It’s not uncommon for you to owe money to the Canada Revenue Agency (CRA) after you file your personal tax returns. Especially if you neglected to do them for a few years. And like any other unexpected expense, you need to tighten your belt buckle, work even harder, and try to find ways to eliminate the debt before you rack up lots of interest charges and late penalties.
You may find that other immediate obligations are more pressing, so if you are unable to settle the tax debt immediately, it is best to keep in touch with the CRA and let them know your plan. to reduce and eliminate debt. They have some flexibility. (It’s a good way to manage all debts, not just tax debts.)
Sometimes we come across owners whose tax debt is so large that it cannot easily be paid in the normal course of life. The end result is debt that can’t be negotiated, with a creditor you can’t afford to ignore.
Over the past few months, we have dealt with several landlords who have found themselves in this situation. In these cases, the CRA’s smallest debt was $40,700 and the largest over $200,000. In each case, the debtor also owed money elsewhere – and had large credit card balances and other unsecured debts. The scale of the problem was far beyond the norm.
This seems to happen more often to small business owners and the self-employed. Ordinary people are not immune, however; we recently encountered a family with an unexpected tax debt of $32,000 incurred as a result of the sale of an investment property and the triggering of a taxable capital gain.
You would think that all of these people could just dip into their personal line of credit or take out a loan to pay that off, but those solutions weren’t available to them.
Luckily, if you’re a homeowner and have a decent amount of equity, sometimes a creative mortgage financing solution can help clean things up, even if the amounts owed are large, bank accounts have been seized or even liens have been placed on your property.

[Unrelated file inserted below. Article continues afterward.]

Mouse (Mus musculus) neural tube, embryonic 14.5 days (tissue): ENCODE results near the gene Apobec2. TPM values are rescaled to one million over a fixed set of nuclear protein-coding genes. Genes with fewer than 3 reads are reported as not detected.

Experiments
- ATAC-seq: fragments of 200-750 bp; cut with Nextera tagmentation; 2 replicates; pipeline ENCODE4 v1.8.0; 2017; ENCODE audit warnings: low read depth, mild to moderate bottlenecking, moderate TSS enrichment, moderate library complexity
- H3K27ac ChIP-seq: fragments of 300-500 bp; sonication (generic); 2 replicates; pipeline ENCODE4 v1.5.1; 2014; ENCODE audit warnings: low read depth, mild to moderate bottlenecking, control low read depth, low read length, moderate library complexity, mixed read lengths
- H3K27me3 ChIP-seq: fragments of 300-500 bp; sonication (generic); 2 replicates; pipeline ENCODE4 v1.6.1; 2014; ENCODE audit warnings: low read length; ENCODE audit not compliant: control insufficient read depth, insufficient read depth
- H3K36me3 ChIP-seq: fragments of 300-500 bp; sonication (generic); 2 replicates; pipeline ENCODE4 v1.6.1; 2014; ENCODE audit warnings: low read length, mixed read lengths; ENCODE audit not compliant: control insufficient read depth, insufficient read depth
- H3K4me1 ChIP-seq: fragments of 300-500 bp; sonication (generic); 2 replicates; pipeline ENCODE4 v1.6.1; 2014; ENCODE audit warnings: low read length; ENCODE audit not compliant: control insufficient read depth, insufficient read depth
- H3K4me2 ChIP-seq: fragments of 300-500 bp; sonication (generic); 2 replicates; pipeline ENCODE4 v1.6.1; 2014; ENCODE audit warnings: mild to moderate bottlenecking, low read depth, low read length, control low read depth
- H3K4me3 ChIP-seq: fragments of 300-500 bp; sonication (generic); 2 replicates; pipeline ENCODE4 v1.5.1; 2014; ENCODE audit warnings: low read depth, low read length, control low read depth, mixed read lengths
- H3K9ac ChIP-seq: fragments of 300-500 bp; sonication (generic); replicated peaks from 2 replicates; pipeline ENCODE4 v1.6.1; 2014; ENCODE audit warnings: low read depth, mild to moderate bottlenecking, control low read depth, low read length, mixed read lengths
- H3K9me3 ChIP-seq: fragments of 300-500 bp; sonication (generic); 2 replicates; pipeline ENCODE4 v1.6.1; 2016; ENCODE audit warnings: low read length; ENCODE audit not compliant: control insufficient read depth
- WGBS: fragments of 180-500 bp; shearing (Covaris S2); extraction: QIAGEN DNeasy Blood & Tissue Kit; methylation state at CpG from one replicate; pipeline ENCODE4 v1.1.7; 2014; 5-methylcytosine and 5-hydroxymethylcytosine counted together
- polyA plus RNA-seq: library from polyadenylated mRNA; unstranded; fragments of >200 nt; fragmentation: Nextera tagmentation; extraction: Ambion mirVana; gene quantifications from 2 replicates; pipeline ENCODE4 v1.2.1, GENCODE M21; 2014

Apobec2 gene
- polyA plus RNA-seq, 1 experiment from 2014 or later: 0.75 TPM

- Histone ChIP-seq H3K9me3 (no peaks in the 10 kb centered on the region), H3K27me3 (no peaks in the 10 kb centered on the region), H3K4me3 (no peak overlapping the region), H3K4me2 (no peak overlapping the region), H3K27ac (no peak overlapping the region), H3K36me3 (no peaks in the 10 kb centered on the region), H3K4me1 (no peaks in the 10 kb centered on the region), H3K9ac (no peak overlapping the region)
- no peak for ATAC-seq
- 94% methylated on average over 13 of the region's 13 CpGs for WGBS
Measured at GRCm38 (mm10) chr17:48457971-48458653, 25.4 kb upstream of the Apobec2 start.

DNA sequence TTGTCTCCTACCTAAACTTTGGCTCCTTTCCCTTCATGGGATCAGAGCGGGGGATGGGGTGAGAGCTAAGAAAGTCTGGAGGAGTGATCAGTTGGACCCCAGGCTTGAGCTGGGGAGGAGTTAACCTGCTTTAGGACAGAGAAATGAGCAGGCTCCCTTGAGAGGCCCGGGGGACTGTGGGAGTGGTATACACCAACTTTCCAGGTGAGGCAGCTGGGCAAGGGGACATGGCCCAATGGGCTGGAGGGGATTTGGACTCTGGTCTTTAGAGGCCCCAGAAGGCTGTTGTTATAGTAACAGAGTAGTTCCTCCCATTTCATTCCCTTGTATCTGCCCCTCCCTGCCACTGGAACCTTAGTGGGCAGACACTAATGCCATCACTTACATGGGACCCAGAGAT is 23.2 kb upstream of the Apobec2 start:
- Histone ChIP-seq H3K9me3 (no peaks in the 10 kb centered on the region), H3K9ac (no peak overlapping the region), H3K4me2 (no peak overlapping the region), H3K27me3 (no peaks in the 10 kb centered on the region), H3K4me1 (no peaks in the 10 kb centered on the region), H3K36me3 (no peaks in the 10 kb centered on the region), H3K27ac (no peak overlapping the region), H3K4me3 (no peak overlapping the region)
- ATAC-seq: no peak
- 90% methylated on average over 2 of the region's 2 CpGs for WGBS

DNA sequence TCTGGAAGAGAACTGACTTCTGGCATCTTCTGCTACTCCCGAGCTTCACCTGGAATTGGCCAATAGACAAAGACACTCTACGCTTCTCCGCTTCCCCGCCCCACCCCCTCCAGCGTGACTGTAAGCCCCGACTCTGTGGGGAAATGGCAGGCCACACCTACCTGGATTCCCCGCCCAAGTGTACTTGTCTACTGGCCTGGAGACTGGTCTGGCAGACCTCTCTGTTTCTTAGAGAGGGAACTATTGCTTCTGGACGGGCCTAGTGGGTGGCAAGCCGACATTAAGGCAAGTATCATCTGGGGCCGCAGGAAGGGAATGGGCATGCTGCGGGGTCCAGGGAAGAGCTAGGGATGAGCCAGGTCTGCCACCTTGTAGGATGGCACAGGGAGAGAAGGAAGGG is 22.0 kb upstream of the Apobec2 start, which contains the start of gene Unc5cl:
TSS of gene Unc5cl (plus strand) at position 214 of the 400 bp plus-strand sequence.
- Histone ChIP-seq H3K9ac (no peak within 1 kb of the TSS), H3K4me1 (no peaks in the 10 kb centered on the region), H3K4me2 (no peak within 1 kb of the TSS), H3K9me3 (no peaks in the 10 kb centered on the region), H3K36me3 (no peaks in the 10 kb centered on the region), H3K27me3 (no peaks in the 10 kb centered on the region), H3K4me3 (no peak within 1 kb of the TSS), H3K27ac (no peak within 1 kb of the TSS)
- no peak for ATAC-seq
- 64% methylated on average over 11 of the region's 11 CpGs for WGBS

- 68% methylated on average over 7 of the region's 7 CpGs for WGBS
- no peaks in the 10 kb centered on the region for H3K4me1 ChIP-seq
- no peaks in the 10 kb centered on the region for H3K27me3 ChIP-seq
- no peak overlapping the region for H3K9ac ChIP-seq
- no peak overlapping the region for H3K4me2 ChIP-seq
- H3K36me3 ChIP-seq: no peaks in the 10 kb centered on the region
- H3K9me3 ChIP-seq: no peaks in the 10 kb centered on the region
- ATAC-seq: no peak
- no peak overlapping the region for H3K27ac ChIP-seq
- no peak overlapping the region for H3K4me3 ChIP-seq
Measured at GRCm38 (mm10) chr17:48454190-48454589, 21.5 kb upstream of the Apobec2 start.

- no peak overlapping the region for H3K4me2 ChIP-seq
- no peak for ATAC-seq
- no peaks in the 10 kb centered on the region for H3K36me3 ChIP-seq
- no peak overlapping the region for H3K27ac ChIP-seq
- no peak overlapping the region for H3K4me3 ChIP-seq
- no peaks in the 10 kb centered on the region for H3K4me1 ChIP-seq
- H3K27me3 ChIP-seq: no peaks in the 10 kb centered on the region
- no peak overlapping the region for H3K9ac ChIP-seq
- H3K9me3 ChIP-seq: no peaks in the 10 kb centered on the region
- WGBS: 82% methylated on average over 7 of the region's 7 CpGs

Ways home equity can be used to pay off very large CRA arrears
Keep in mind that when there is a large debt with the CRA, very few traditional lenders want to do a mortgage refinance before the debt is fixed. In such a situation, there are several ways to use the equity in the property to pay off the CRA debt:
- If you already have a home equity line of credit (HELOC) and there’s enough room to pay the tax debt, this can make a lot of sense. Basically, you just write a check and you’re done. The interest rate is probably around prime + 0.5%, and that could be as good as it gets in these situations. This will solve the immediate problem; then you need a plan to reduce your HELOC balance by saving aggressively and paying it down. Or, ultimately, you may decide it makes sense to refinance and transfer the HELOC balance into your mortgage.
- Borrow money from a family member or close friend, pay off the debt, then consider refinancing your mortgage and repaying your benefactor.
- Borrow money from a second private mortgage lender, pay off the debt, then refinance later. How long you wait to refinance depends on the strength of the case, which lender currently holds your first mortgage, and when that mortgage will expire. A few “B-lenders” have second-best financing options, which may suit this approach.
- Refinance the first mortgage with a “lender B” (alternative lender). Ideally, the new mortgage amount is large enough to be fully repaid by the CRA and cover all fees and other debts.
- When there is not enough equity to pay the ARC in full, it may be time to negotiate a settlement. My own experiences along these lines involve trustees who will file a consumer proposal on behalf of the debtor. Others report that they have had success with qualified tax accountants.
The right solution will depend on the circumstances of each situation. It is also important to note that there are circumstances where homeowners will not be good candidates for a potential traditional loan, regardless of how we resolve the immediate issue. This often happens when:
- Their income does not meet the stress test qualification rules and they may need to work with alternative lenders allowing higher debt service ratios